Creative Foundation
How do you regenerate a once-fashionable but now faded seaside town?
The regeneration question matters across Britain, and for the Folkestone-based Creative Foundation it demands an innovative answer: we want to revitalise the town by attracting and harnessing the energies of creative people and businesses.

Folkestone Triennial
One of the of the most ambitious public art projects to be presented in the UK, the Triennial is a three-yearly exhibition of works which will be specially commissioned for public spaces throughout Folkestone. The selected artists have responded to the invitation with proposals for artworks that engage with the Kent coastal town's history, population, culture and built environment to create a cutting-edge contemporary art exhibition.
The Triennial is conceived and curated by curator Andrea Schlieker, co-curator of the British Art Show 2005/06, and aims to examine changing notions of art in the public realm. The inaugural Folkestone Triennial will include both temporary works, which will remain in situ for the three months of the show, and a number of permanent works. This pattern will be repeated in subsequent Triennials so that, over time, Folkestone will become a centre for contemporary art of the highest calibre.

Regeneration Network Forum
The Research Network Forum (RNF) is organised by Dr Paul Rennie of Central Saint Martins College of Art and Design, London. It is hosted by University Centre Folkestone and is supported by the Creative Foundation.
The RNF will take place over three separate days over the summer of 2008. The RNF coincides with the Folkestone Triennial - an international festival of contemporary public sculpture.
The town of Folkestone is a historic seaside resort on the south coast of Britain (located at the English end of the Channel Tunnel). Like many seaside towns, it has suffered from a variety of economic and social problems that devolve from the perception of economic marginalisation and collapse of the traditional English seaside holiday.
Those problems are now being actively addressed through cultural regeneration. The Creative Foundation is engaged in promoting this regeneration through a variety of initiatives, not least the 2008, 2011 and 2014 Folkestone Triennials. In addition, the arrival of HS1 rail services to-and-from London will place Folkestone at one end of a development corridor stretching from King's Cross to East Kent, via the Olympic sites of East London.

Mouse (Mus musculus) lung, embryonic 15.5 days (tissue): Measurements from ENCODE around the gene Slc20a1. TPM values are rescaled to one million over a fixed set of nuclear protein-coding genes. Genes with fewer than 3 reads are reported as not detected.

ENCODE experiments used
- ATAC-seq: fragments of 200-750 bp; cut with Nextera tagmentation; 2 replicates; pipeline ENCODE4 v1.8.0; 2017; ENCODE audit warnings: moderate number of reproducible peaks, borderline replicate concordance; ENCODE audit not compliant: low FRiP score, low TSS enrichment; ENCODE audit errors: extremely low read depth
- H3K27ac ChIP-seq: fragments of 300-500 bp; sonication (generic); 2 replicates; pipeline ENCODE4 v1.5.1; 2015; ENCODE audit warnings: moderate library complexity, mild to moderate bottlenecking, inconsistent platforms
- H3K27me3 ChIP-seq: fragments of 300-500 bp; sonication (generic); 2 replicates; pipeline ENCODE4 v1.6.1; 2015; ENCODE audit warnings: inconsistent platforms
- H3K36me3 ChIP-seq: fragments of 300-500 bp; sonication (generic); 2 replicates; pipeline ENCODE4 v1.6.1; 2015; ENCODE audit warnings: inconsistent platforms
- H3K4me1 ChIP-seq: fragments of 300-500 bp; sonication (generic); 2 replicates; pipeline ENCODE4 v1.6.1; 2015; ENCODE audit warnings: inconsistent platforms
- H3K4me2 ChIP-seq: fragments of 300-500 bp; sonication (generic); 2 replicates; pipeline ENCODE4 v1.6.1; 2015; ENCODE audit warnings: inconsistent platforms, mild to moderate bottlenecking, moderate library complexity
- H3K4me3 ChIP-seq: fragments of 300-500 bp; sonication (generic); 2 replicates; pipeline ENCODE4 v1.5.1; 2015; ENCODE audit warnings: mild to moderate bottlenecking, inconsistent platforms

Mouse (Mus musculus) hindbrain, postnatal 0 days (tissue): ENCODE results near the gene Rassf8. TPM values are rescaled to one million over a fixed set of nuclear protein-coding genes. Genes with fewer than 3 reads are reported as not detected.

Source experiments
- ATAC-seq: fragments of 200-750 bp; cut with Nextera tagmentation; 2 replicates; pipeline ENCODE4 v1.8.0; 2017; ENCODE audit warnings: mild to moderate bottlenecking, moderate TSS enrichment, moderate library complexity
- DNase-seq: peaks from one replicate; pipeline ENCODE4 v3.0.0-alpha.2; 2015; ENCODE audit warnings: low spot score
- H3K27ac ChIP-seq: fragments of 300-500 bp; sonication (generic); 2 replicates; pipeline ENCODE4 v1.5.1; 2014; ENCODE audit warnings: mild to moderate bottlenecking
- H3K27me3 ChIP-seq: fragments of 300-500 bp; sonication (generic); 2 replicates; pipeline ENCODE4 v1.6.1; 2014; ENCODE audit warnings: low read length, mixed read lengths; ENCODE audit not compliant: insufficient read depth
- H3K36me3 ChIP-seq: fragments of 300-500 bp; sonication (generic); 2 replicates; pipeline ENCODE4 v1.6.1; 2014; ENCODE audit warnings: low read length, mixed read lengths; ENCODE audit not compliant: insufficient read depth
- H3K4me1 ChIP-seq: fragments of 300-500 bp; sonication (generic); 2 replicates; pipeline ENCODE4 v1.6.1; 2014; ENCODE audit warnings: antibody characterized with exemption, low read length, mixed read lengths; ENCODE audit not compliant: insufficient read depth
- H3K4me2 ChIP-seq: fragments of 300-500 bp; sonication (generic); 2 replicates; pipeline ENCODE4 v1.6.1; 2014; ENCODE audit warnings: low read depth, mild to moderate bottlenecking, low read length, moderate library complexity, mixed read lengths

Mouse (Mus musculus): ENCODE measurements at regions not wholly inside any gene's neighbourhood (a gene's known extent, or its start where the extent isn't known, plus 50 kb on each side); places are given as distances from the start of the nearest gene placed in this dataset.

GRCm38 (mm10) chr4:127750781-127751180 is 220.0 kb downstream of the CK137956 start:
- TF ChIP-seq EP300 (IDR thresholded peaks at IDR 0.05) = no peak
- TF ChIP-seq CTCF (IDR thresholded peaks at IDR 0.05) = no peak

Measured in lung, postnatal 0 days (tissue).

Accordingly, Folkestone is a uniquely qualified environment in which to investigate the effectiveness of these regeneration strategies and to elaborate the interdisciplinary and collaborative methodologies that will support the proper analysis of regeneration economics.

FS_26: Cross Country on Sat 15th March in Cambridgeshire

Rural public space - Cross Country

Rural public space - Cross Country

The next Friday Session will take place as part of
Torange Khonsari's (public works)
Cross Country project for Wysing Arts Centre in Cambridgeshire.

The project concludes research and walks that were undertaken in the last year
in and around the village of Bourn and Wysing Arts Centre, and proposes new questions and structures towards public and communal spaces in a rural environment.
Torange has negotiated the temporary extension of a public path into privately owned land, and the Friday Session will be part of a series of events to take place on a specifically designed platform structure on site.
The speakers would be
Torange Khonsari - talking about the definition/condition of a rural public space and its immediate community
Wapke Feenstra - conducting a soil drilling on site and opening a discussion around who owns which layer of the land.

Thurs 13 - Sat 15 March
Bourn Village
local walks
Thurs 10am - 2pm, led by Polly Brannan, William Bevan
Friday 10am - 2pm, led by Polly Brannan, William Bevan, Torange Khonsari
Saturday 10am - 2pm, led by Sarah Butler

Thurs 13 - Sat 15 March
Personal map-making workshops
Thurs 2 - 4pm, led by Polly Brannan, Torange Khonsari
Friday 2 - 4pm led by Polly Brannan, Torange Khonsari
Saturday 12 - 2pm led by Sarah Butler

Saturday 2 - 4pm
Friday Session_26
Discussion on the role of rural space and culture
Torange Khonsari, architect in public works
Wapke Feenstra, artist in

FS_25 URBAN ACT research and publication presented by aaa on Thursday (!) 21 February at 19.00 at public works




The presentation of a European wide network of practices who act within the urban field as a place for political change and architectural practice, introducing their different projects, tools and methods.

The compilation of practices results from numerous pan European workshops, and has recently been published in book form by atelier d'architecture atogérée.
The URBAN ACT book not only locates and maps the activities of numerous
practices, but is structured as a manual to allow insight into the methods of